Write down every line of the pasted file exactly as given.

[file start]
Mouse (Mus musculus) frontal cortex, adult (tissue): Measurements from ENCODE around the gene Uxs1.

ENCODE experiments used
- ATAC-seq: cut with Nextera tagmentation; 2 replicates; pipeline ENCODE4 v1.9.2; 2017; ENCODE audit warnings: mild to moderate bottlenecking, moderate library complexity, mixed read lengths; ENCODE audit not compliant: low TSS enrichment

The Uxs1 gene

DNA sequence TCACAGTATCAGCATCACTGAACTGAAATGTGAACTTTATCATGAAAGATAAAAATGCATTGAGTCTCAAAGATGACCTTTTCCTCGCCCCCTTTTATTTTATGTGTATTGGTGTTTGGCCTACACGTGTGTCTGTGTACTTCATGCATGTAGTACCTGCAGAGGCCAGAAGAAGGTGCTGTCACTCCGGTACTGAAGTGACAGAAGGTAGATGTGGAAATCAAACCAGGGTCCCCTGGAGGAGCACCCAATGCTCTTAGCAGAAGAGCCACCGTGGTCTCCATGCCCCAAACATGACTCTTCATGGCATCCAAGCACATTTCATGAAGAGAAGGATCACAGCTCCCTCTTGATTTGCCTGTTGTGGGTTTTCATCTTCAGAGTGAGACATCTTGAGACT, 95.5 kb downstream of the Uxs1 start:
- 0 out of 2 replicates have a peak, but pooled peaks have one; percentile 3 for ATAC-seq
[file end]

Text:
Mouse (Mus musculus) frontal cortex, adult (tissue): Measurements from ENCODE around the gene Uxs1.

ENCODE experiments used
- ATAC-seq: cut with Nextera tagmentation; 2 replicates; pipeline ENCODE4 v1.9.2; 2017; ENCODE audit warnings: mild to moderate bottlenecking, moderate library complexity, mixed read lengths; ENCODE audit not compliant: low TSS enrichment

The Uxs1 gene

DNA sequence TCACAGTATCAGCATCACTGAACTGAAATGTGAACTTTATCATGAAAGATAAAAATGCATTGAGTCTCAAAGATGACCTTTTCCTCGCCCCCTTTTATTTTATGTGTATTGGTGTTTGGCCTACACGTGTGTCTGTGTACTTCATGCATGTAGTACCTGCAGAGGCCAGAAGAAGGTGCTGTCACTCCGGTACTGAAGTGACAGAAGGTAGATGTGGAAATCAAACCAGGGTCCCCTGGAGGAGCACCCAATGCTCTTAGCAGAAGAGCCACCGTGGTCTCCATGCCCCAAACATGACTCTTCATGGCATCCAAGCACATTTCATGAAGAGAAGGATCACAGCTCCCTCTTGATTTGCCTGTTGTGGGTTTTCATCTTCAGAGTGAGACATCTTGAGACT, 95.5 kb downstream of the Uxs1 start:
- 0 out of 2 replicates have a peak, but pooled peaks have one; percentile 3 for ATAC-seq